This statute makes it a federal crime to willfully destroy or cause damage to a motor vehicle or motor vehicle facility with the intent to endanger the safety of any person or with a reckless disregard for the safety of human life. While this law does not directly address the duty to stop or report after an accident, it is relevant in cases where the hit-and-run incident involves such willful or reckless destruction or damage to federal property or affects interstate or foreign commerce.
This law criminalizes the willful injury or destruction of government property. If a hit-and-run accident involves damage to federal property, such as a mailbox, military vehicle, or federal building, the driver could be prosecuted under this statute. The penalties vary depending on the value of the property damaged and can include fines and imprisonment.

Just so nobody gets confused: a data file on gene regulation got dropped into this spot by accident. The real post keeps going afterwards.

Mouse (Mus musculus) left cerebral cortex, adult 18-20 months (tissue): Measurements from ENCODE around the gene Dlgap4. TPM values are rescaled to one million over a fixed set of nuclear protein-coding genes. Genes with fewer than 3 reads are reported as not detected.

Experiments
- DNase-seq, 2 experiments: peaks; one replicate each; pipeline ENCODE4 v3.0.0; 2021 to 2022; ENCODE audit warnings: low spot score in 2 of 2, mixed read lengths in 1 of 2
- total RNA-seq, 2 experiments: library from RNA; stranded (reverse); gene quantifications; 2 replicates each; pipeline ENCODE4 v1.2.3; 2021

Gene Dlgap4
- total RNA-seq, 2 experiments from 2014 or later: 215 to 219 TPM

Under this law, a person who aids, abets, counsels, commands, induces, or procures the commission of a federal offense is punishable as a principal. This means that if a hit-and-run incident is part of a federal crime, not only the person who directly committed the offense but also those who assisted or encouraged the act can be held legally responsible.
This statute defines involuntary manslaughter as the unlawful killing of a human being without malice, occurring either during the commission of an unlawful act not amounting to a felony, or in the commission of a lawful act done in an unlawful manner. If a hit-and-run accident on federal property or involving federal personnel results in death and meets the criteria for involuntary manslaughter, the driver could be charged under this statute.
This law protects the confidentiality of reports, surveys, schedules, lists, or data compiled or collected for the purpose of identifying, evaluating, or planning the safety enhancement of potential accident sites, hazardous roadway conditions, or railway-highway crossings, pursuant to sections 130, 144, and 148 of this title. While it does not directly address hit-and-run incidents, it is relevant for understanding what information may be protected from discovery in legal proceedings following an accident.